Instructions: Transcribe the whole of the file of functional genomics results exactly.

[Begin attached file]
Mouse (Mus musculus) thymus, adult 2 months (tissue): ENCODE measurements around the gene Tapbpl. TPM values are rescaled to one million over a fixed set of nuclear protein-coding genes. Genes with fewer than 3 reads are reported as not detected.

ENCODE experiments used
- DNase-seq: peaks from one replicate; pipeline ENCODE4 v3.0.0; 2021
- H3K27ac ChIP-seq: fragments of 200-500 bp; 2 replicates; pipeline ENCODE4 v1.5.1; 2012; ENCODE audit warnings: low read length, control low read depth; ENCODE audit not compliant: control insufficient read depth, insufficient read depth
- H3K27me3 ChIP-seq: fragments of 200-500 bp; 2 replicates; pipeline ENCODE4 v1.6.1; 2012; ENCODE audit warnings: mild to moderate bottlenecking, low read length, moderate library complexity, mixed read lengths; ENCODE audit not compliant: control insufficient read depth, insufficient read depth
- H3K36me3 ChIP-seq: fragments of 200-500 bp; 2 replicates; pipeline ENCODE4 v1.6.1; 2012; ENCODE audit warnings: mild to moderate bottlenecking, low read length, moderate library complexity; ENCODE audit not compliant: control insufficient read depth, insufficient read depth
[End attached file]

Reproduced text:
Mouse (Mus musculus) thymus, adult 2 months (tissue): ENCODE measurements around the gene Tapbpl. TPM values are rescaled to one million over a fixed set of nuclear protein-coding genes. Genes with fewer than 3 reads are reported as not detected.

ENCODE experiments used
- DNase-seq: peaks from one replicate; pipeline ENCODE4 v3.0.0; 2021
- H3K27ac ChIP-seq: fragments of 200-500 bp; 2 replicates; pipeline ENCODE4 v1.5.1; 2012; ENCODE audit warnings: low read length, control low read depth; ENCODE audit not compliant: control insufficient read depth, insufficient read depth
- H3K27me3 ChIP-seq: fragments of 200-500 bp; 2 replicates; pipeline ENCODE4 v1.6.1; 2012; ENCODE audit warnings: mild to moderate bottlenecking, low read length, moderate library complexity, mixed read lengths; ENCODE audit not compliant: control insufficient read depth, insufficient read depth
- H3K36me3 ChIP-seq: fragments of 200-500 bp; 2 replicates; pipeline ENCODE4 v1.6.1; 2012; ENCODE audit warnings: mild to moderate bottlenecking, low read length, moderate library complexity; ENCODE audit not compliant: control insufficient read depth, insufficient read depth